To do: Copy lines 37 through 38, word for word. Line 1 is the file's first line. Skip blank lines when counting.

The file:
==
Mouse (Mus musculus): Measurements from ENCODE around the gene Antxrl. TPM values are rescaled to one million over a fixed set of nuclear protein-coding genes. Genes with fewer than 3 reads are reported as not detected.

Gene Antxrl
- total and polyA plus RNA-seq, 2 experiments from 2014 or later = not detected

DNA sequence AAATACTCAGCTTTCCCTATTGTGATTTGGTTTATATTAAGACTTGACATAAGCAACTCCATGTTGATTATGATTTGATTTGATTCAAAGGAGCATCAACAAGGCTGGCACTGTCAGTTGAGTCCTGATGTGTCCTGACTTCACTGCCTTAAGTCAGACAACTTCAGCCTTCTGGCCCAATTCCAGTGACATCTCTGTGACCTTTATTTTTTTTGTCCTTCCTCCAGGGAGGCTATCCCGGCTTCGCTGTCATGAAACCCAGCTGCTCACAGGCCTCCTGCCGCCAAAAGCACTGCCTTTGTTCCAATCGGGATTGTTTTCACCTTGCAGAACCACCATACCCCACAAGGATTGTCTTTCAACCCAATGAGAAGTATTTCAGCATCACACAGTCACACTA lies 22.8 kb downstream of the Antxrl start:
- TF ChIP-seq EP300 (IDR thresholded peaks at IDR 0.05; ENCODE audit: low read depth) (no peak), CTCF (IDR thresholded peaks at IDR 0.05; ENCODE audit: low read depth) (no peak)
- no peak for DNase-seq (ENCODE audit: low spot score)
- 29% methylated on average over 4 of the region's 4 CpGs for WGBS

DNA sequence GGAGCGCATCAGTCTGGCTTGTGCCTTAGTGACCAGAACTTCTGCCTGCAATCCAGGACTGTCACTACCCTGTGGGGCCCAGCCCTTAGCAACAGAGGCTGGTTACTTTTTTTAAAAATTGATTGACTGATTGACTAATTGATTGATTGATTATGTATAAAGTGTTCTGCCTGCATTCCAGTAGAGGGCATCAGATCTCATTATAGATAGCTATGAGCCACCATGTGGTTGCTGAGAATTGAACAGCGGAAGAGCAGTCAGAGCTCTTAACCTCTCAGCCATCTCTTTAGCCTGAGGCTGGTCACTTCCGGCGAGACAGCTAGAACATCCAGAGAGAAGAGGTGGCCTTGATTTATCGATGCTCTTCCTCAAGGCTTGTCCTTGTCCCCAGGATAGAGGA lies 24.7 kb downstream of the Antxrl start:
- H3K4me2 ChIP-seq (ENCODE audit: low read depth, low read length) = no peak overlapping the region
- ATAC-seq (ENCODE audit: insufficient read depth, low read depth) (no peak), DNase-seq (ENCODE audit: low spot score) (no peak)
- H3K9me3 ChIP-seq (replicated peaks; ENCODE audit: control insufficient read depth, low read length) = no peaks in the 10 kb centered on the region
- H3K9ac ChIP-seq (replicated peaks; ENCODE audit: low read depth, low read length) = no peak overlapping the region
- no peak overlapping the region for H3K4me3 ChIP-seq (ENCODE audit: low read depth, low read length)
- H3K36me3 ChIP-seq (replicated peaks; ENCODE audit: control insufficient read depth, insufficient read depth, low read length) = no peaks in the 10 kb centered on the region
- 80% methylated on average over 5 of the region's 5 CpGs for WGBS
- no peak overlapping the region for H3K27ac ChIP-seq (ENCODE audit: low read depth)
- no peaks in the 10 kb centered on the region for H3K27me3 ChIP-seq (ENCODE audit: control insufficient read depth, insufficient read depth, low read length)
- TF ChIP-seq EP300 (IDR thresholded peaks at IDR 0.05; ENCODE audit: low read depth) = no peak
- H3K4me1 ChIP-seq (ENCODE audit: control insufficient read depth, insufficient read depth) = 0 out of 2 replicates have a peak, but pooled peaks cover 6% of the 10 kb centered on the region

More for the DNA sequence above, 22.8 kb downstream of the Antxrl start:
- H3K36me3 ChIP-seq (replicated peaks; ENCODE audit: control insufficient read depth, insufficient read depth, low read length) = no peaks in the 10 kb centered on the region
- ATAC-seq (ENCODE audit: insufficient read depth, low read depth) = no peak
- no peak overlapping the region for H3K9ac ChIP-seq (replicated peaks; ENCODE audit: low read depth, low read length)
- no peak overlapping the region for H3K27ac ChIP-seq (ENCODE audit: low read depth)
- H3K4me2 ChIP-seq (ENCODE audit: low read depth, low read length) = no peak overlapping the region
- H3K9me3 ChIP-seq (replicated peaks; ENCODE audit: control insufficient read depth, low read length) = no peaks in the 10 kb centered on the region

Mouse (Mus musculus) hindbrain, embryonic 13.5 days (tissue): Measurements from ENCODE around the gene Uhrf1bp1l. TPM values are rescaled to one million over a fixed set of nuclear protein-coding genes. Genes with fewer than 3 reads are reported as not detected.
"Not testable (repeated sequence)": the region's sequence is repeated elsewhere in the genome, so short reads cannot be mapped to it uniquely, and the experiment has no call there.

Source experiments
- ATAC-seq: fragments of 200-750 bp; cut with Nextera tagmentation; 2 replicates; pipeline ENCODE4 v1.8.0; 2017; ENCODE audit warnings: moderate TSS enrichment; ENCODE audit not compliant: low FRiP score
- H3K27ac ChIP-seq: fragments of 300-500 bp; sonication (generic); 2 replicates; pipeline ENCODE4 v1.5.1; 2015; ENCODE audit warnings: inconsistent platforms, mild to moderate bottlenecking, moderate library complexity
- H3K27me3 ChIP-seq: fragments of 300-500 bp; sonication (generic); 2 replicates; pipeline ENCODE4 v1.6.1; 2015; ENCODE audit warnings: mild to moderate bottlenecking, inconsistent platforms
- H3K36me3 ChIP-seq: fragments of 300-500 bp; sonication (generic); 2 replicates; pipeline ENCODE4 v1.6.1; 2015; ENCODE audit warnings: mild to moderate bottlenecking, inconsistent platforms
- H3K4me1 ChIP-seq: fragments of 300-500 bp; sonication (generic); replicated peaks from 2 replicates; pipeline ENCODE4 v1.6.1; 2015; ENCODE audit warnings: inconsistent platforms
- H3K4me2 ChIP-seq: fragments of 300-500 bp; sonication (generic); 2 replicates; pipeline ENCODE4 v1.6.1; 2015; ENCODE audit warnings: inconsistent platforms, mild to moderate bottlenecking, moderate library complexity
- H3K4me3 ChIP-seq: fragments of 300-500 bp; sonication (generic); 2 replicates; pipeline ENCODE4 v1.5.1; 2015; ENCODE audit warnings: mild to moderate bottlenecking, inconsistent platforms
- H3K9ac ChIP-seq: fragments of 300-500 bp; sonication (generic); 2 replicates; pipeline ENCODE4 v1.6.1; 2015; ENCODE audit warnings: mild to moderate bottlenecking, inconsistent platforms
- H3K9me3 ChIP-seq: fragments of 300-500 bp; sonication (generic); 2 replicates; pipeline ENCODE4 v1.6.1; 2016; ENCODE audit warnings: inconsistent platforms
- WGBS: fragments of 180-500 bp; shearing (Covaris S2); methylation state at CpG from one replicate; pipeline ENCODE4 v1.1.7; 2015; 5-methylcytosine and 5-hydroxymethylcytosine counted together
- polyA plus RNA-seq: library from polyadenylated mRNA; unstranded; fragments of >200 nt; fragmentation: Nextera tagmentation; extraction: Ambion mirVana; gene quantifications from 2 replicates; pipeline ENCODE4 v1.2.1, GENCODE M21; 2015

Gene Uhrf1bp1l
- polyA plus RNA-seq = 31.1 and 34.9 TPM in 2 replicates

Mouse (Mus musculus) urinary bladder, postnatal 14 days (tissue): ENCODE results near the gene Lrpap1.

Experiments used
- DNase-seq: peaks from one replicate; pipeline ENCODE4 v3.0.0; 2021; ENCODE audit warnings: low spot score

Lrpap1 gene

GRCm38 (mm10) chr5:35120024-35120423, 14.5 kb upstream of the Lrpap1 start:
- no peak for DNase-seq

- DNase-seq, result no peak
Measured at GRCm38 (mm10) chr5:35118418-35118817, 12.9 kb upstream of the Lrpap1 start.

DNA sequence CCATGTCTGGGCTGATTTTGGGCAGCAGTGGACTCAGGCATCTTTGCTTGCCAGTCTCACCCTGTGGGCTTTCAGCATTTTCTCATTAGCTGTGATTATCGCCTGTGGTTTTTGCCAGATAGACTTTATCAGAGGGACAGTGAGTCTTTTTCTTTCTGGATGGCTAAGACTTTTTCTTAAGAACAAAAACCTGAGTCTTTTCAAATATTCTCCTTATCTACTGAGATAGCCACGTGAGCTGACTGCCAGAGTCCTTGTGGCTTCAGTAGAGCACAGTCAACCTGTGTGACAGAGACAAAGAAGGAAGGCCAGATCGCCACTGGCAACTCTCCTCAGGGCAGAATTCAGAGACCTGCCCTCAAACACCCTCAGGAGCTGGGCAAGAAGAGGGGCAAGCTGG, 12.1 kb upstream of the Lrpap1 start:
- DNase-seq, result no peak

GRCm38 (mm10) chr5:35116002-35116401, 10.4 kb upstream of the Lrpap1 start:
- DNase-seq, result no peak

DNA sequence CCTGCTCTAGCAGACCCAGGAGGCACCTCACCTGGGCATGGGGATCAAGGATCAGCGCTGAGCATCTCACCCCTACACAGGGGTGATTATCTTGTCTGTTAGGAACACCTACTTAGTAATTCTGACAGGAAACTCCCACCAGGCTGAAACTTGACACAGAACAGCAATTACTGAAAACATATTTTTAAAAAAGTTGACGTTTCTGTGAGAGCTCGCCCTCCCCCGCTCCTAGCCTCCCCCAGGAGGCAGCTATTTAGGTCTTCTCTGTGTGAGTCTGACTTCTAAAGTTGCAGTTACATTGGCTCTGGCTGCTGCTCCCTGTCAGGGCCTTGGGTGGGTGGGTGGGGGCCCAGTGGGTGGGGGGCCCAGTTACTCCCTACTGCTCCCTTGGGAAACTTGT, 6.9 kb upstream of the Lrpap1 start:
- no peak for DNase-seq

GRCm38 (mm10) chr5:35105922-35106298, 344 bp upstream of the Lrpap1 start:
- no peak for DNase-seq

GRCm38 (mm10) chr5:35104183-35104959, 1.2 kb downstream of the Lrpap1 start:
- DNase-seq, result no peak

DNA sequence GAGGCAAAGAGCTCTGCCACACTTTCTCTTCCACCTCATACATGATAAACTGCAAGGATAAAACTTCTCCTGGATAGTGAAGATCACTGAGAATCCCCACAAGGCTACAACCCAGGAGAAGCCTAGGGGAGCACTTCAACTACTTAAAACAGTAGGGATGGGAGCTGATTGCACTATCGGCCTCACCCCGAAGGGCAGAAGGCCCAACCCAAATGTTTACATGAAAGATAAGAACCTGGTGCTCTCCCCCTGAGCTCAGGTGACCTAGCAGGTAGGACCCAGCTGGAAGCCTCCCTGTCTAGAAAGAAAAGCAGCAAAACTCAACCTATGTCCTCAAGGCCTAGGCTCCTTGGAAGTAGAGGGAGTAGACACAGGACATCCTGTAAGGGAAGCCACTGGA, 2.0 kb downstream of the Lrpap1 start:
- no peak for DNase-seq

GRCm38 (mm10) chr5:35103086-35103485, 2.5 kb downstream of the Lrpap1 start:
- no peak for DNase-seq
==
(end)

- H3K9ac ChIP-seq: fragments of 300-500 bp; sonication (generic); 2 replicates; pipeline ENCODE4 v1.6.1; 2015; ENCODE audit warnings: mild to moderate bottlenecking, inconsistent platforms
- H3K9me3 ChIP-seq: fragments of 300-500 bp; sonication (generic); 2 replicates; pipeline ENCODE4 v1.6.1; 2016; ENCODE audit warnings: inconsistent platforms